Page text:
The 80-20 rule or Pareto principle states that, often in life, 20% of effort can roughly achieve 80% of the desired effects. An interesting question is as to weather this rule also holds in the context of information acquisition from redundant data that follows a power law frequency distribution. Can we learn 80% of URLs on the Web by parsing only 20% of the web pages? Can we learn 80% of the used vocabulary by looking at only 20% of the tags? Can we learn 80% of the news by reading 20% of the newspapers? More generally, can we learn 80% of all available information in a corpus by randomly sampling 20% of data (without replacement)?

Information Acquisition Process

Information Acquisition from redundant Data

We develop an abstract model of information acquisition from redundant data: We assume a random sampling process without replacement from an infinitely large data set which contains information with bias. We are then interested in the fraction of total information we can expect to learn as function of (i) the sampled fraction (our "recall") and (ii) the bias of information (its "redundancy distribution").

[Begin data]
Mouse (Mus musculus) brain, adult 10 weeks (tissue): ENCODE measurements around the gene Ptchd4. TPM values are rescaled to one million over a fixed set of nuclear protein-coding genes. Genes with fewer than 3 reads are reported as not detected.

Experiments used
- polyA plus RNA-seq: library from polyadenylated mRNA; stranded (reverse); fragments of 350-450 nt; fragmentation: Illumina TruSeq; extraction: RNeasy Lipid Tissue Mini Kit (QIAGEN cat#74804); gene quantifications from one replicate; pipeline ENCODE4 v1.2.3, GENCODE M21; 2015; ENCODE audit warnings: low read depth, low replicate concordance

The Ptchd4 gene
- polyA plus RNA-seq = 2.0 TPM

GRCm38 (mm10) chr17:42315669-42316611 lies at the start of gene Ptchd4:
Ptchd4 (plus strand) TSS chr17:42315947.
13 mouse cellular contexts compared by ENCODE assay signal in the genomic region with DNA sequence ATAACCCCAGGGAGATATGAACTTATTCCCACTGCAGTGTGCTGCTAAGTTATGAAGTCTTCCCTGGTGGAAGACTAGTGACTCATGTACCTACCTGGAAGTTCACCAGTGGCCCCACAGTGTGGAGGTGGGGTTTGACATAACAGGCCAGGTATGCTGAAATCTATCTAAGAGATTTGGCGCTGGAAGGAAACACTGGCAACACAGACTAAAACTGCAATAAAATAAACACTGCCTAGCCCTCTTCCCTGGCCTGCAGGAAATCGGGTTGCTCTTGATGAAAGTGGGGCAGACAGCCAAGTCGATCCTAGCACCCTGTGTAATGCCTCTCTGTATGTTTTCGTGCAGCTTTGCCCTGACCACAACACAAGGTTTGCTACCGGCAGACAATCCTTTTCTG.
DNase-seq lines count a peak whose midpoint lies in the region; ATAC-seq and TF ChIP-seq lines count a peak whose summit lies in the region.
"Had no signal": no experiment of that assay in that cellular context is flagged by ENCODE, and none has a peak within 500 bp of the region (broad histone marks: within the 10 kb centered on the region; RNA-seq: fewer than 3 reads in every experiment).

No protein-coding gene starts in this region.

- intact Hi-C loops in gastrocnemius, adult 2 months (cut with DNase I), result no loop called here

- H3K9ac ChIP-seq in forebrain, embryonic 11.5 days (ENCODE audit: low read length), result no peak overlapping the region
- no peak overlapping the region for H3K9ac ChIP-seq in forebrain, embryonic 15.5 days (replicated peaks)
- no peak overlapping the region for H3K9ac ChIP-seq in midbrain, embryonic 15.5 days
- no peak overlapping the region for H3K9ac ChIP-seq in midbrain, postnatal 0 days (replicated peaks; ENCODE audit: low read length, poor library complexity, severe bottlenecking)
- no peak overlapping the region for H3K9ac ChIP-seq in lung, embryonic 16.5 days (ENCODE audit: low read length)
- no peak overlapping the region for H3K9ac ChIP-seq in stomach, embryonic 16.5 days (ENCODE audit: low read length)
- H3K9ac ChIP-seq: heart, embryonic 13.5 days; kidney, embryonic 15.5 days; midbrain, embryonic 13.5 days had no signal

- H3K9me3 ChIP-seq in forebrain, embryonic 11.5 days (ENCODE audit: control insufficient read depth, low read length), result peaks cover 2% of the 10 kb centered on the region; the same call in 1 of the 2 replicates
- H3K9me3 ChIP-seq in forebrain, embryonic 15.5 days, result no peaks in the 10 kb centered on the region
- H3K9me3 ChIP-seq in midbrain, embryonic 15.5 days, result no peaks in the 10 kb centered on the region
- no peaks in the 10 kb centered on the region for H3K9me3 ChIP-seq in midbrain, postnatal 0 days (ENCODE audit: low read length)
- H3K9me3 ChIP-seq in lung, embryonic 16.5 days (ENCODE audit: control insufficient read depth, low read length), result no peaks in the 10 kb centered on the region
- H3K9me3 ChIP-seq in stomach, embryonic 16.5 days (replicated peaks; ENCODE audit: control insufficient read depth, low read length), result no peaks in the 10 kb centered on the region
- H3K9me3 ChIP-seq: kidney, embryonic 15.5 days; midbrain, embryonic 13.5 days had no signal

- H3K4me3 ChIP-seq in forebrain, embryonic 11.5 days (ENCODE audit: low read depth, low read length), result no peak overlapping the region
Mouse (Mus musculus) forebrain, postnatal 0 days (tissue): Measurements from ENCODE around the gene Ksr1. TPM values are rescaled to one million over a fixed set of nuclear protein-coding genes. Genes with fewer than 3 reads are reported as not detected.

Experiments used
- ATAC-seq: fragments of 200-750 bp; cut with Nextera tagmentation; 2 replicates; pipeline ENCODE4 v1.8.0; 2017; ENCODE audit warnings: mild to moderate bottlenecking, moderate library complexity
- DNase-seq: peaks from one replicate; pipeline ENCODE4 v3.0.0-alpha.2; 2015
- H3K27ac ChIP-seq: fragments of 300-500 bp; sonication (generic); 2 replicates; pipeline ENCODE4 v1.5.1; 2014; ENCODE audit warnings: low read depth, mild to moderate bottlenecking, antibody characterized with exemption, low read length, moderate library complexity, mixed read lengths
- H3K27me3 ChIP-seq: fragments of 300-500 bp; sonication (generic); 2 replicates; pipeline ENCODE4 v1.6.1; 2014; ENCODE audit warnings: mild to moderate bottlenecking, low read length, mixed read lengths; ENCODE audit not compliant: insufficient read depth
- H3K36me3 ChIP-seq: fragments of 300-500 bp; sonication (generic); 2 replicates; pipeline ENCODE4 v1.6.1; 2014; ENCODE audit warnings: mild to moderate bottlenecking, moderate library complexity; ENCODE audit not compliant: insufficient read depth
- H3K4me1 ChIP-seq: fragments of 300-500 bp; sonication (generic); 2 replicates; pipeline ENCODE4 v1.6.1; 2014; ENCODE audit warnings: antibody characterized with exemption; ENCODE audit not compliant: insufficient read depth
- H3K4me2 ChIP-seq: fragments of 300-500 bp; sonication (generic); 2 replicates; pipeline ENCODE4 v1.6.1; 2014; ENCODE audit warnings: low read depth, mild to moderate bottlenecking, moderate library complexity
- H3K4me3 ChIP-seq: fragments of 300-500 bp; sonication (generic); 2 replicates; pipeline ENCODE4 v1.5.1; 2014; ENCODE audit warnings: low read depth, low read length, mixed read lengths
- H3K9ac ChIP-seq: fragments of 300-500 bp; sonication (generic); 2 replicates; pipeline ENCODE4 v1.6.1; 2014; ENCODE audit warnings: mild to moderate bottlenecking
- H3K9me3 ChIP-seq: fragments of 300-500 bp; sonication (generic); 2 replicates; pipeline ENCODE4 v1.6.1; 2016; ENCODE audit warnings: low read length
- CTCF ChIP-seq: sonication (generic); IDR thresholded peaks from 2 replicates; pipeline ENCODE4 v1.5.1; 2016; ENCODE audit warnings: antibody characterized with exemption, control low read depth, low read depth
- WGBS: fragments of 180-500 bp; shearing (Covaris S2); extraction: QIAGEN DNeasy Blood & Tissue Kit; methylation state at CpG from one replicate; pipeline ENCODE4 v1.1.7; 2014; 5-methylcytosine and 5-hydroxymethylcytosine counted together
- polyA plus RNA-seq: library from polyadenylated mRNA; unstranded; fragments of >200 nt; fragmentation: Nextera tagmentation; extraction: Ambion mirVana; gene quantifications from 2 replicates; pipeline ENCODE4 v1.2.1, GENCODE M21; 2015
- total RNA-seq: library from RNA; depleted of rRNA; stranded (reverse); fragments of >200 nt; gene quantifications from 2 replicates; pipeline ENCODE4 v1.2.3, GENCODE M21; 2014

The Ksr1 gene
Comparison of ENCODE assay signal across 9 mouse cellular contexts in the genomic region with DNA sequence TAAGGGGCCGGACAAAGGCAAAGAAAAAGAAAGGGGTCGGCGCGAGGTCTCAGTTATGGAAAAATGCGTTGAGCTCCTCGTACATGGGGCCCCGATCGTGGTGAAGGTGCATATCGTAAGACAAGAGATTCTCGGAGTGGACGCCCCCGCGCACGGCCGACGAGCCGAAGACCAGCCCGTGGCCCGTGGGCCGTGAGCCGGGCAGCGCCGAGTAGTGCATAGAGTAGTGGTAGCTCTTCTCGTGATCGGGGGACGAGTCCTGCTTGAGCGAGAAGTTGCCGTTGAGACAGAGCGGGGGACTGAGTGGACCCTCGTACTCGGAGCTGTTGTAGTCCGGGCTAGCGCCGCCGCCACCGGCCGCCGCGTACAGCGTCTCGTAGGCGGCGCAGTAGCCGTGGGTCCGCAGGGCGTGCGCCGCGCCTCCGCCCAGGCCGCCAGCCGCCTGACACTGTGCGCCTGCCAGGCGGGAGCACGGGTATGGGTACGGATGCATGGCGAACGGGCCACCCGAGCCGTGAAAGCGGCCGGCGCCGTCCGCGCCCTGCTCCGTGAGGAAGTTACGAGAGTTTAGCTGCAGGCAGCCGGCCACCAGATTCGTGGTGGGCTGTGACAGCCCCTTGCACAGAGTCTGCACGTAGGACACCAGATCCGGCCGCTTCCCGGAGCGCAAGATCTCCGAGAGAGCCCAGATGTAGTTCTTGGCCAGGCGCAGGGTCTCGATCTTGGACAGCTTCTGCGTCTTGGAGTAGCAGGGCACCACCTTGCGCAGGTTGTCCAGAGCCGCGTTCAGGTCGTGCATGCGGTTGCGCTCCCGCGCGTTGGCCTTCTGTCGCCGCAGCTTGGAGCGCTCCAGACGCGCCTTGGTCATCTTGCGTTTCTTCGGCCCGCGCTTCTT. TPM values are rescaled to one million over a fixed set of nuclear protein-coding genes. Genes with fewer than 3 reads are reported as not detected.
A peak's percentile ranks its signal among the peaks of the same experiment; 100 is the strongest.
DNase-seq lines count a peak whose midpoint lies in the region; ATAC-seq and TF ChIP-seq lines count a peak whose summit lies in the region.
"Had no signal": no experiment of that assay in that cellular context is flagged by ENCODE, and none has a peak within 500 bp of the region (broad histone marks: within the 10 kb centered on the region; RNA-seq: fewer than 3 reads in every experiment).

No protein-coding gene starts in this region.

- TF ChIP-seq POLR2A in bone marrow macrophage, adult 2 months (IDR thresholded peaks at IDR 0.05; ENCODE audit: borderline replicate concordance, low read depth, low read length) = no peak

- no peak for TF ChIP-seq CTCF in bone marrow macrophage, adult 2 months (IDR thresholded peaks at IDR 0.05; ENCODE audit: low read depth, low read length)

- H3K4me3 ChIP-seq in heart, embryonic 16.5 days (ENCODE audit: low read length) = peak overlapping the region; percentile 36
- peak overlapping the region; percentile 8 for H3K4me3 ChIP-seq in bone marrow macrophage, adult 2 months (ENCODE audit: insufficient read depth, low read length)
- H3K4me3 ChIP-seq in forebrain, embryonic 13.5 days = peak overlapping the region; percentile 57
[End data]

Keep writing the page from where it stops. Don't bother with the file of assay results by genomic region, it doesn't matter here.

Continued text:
Information Acquisition

We develop two rules of thumb with varying robustness. We first show that, when information bias follows a Zipf distribution, the 80-20 rule or Pareto principle does surprisingly not hold, and we can rather expect to learn less than 40% of the information when randomly sampling 20% of the overall data. We then analytically prove that for large data sets, randomized sampling from power-law distributions leads to "truncated distributions" with the same power-law exponent. This second rule is very robust and also holds for distributions that deviate substantially from a strict power law. We further give one particular family of power-law functions that remain completely invariant under sampling.



(Associate Professor @ NEU)


This research is motivated by the VENTEX (Visualized Element Nodes Table EXtraction) project and was supported in part by a DOC scholarship from the Austrian Academy of Sciences, by the FIT-IT program of the Austrian Federal Ministry for Transport, Innovation and Technology, and NSF grant IIS-0915054 (the BeliefDB project). Any opinions, findings, and conclusions or recommendations expressed in this project are those of the author(s) and do not necessarily reflect the views of the National Science Foundation or other agencies.